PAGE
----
She took the first step, then the next, and soon she was on her way. She sat down and rested for a while at the landings of each flight of steps before moving on. There was no hurry. She had practiced climbing up and down stairs at home just to be able to do this, and it helped her now. Soon she was almost at the top. She could see the trees clearly now, the people moving in and out of the temple, circling the temple and ringing the bell. She could hear the chants.
She took a deep breath and climbed up the last flight of steps. And then, she was at the top! She had done it!
Tharani's heart was racing. She moved to the railing. The steps were cut out from a rock on the hillside itself. It was amazing how well it was done considering how old the temple was. It had been built centuries ago when there were no machines. It had all been manually chiselled out. The railings on either side were made out of the rock too and were broad. They doubled up as seats for weary travellers to rest on before moving on. There were monkeys everywhere. You could hear their screams as they moved around. Most of them were tame and harmless except for the fact that they could take off with the belongings if one wasn’t careful. The best way to treat them was to leave some bananas and snacks on the railings for them to pick up. But never feed them by hand because, then, they followed you around expecting some more where that came from.
Tharani sat there till her heartbeat normalized. She then looked down the steps. Had she really climbed up all those? Wow!! She felt a sense of accomplishment and pride. “I still have strength,” she thought, “And while I am strong....” she turned the other way and looked at the temple, "while I am strong, you, my God, must help me settle my girls.”
She got up and climbed up the short distance to the temple. This part, although a very short distance indeed, was somehow harder. There were no steps, just a gradual slope that led to the temple.
She was breathless again when she reached the temple and had to stand there for a while.  She could hear the ringing of the bell as the priest did the puja. She could see the worshippers outside, standing with folded hands. The chants...some more ringing. The priest came out with a plate in which camphor had been lit. He waved the fire in the direction of the worshippers on all sides of the railing, and then he went in. Some more ringing...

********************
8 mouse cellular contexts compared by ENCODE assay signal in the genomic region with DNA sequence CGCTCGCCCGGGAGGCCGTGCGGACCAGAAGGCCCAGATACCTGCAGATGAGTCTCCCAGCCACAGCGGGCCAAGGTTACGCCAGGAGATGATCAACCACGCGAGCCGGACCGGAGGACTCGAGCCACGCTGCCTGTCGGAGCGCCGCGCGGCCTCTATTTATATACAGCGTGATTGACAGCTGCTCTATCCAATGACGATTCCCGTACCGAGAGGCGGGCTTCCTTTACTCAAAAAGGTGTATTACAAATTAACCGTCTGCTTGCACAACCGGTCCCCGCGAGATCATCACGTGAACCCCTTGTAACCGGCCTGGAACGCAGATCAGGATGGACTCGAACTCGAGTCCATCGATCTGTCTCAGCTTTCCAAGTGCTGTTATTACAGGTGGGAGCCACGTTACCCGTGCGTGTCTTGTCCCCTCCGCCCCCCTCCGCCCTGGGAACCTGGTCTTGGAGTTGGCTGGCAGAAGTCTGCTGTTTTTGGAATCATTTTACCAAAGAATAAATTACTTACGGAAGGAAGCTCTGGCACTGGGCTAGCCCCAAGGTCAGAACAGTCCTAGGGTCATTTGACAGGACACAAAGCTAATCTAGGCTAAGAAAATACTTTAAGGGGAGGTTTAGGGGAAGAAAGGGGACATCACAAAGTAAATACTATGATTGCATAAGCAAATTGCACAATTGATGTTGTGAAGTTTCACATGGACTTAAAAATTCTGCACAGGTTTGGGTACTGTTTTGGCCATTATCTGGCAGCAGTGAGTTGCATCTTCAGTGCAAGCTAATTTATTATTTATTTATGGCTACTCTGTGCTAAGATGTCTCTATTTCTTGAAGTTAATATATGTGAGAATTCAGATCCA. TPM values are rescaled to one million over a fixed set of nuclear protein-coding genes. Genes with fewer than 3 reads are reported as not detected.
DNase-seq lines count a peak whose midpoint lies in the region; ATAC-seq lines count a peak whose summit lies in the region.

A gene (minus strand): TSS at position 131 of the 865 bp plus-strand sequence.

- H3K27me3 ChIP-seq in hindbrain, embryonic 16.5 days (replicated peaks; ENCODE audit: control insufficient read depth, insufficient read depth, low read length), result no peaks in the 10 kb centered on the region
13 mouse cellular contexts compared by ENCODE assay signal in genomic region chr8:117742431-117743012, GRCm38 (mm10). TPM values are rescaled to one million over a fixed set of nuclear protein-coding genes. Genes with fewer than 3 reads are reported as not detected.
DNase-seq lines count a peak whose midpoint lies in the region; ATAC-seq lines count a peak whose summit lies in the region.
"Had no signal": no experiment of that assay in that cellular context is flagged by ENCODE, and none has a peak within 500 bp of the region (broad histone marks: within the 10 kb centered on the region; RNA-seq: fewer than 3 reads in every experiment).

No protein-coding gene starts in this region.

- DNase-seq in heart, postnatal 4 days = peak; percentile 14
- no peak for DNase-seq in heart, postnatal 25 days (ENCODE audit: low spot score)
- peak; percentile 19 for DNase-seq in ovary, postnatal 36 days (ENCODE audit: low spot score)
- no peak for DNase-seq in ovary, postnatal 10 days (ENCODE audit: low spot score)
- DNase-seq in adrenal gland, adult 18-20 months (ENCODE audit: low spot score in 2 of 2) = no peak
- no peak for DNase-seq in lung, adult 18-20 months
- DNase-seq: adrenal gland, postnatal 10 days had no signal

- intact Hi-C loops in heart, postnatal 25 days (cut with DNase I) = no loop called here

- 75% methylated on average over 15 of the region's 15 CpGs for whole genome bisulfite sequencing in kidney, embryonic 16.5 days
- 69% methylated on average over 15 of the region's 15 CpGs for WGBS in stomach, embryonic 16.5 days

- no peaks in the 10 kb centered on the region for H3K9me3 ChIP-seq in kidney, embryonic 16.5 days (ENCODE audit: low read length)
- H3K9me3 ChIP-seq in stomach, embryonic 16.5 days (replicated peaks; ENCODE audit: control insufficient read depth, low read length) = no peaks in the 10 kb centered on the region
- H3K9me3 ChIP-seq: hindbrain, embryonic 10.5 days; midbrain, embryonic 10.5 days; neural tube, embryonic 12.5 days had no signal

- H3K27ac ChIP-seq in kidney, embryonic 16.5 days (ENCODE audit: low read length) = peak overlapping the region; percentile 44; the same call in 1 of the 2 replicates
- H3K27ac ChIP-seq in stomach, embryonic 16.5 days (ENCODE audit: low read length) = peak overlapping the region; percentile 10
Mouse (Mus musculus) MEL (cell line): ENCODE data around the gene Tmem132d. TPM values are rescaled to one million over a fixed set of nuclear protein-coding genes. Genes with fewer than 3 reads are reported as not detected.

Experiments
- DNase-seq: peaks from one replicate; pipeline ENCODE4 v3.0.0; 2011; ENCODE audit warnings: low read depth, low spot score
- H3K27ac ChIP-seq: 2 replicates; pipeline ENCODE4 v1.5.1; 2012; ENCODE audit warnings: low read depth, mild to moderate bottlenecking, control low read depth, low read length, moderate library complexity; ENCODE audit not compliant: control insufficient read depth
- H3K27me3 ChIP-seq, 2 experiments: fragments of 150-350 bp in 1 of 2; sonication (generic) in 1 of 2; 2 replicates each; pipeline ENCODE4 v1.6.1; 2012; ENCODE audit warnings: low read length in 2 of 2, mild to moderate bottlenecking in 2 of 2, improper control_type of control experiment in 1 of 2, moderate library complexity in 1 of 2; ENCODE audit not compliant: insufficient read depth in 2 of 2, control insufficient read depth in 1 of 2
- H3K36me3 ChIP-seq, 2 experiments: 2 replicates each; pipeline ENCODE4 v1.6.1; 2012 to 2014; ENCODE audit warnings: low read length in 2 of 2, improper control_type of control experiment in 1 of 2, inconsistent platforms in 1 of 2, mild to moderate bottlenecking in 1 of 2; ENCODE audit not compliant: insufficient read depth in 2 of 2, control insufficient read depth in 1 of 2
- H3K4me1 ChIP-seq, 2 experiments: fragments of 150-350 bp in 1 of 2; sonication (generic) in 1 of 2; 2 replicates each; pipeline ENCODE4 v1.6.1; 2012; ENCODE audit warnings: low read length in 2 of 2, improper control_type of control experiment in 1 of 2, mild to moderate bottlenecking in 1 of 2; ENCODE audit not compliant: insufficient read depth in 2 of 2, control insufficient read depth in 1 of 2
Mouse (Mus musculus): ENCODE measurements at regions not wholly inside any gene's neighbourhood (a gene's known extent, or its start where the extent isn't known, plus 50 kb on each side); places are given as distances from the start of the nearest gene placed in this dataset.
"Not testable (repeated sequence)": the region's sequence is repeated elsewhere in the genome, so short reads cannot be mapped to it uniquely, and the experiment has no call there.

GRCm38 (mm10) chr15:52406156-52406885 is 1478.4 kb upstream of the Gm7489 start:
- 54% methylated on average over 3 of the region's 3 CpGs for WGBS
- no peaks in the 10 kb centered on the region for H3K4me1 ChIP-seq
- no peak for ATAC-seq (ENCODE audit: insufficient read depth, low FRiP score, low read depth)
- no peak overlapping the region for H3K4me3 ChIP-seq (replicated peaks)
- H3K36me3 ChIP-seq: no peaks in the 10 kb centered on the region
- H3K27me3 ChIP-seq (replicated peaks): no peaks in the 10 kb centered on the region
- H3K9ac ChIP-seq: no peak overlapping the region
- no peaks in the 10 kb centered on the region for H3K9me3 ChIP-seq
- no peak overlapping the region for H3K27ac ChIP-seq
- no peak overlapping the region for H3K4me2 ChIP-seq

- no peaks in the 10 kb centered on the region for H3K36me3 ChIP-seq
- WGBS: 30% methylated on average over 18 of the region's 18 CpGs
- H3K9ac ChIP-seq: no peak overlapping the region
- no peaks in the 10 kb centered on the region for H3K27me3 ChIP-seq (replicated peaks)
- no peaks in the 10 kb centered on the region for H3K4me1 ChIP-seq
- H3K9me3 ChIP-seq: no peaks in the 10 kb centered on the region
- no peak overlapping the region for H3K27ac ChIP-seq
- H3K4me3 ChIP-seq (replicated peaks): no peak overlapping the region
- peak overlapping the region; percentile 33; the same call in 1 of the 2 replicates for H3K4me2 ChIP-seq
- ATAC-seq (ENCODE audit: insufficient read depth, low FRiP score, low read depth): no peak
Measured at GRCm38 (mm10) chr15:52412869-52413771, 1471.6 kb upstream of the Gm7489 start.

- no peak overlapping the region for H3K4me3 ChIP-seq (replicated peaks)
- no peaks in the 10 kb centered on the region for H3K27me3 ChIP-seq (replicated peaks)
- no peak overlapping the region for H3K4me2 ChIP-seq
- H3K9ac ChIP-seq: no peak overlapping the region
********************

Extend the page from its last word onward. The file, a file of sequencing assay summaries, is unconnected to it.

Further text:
Tharani waited for the puja to finish, then she went into the cool interior of the temple. The moment her feet touched the cool marble, she felt a sense of peace descend on her. It was always like this. She was closer to her God; she was home.
She went up to the railing. The priest came out and she gave him her offerings of flowers, fruits, coconuts, etc., and said, “For the well-being of my daughters.” But the priest did not take her offerings. She looked at him, confused and repeated, “Please take the offerings. It is for the well-being of my daughters.”
He smiled and gave it back to her and went in. She turned. Yamini and Sitara were standing there and smiling at her. “What are you doing here?” asked Tharani, “And how did you come up?”
“By bus,” grinned Sitara, “We can't climb steps and all. We’re too old and I have arthritis.”
Yamini was smiling at her mother, “We saw you leaving and followed you.”
“Where is Sheila?”
Yamini pointed to a place further down where a few steps had been cut from the rock. It was surrounded by trees and very cool and shady. Sheila was there. She had placed some food for the monkeys and was talking to them.
Tharani sighed. She smiled at her elder daughters, “What do you want?”
“We want you to sit and talk to us before you say all these prayers.”
“There's nothing to say. I’m just praying for your well-being.”
“You’re praying for us to get married you blackguard!” said Sitara, dramatically, “You should be shot dead.”
“So what? I'm just praying.”
“Oh my God!” exclaimed Sitara, even more dramatically, putting a hand to her forehead, “Just praying!! Where is your faith woman?”
Yamini burst out laughing, and even Tharani was smiling. “Get out of my way girls. Go back home. I left home to escape from you all and you’ve come here too. The monkeys are better than you.”
“I can see that,” said Sitara, pointing to a couple of monkeys. They were sitting on the railing and one monkey was taking out tics from the other monkey’s fur, “You can take them home.”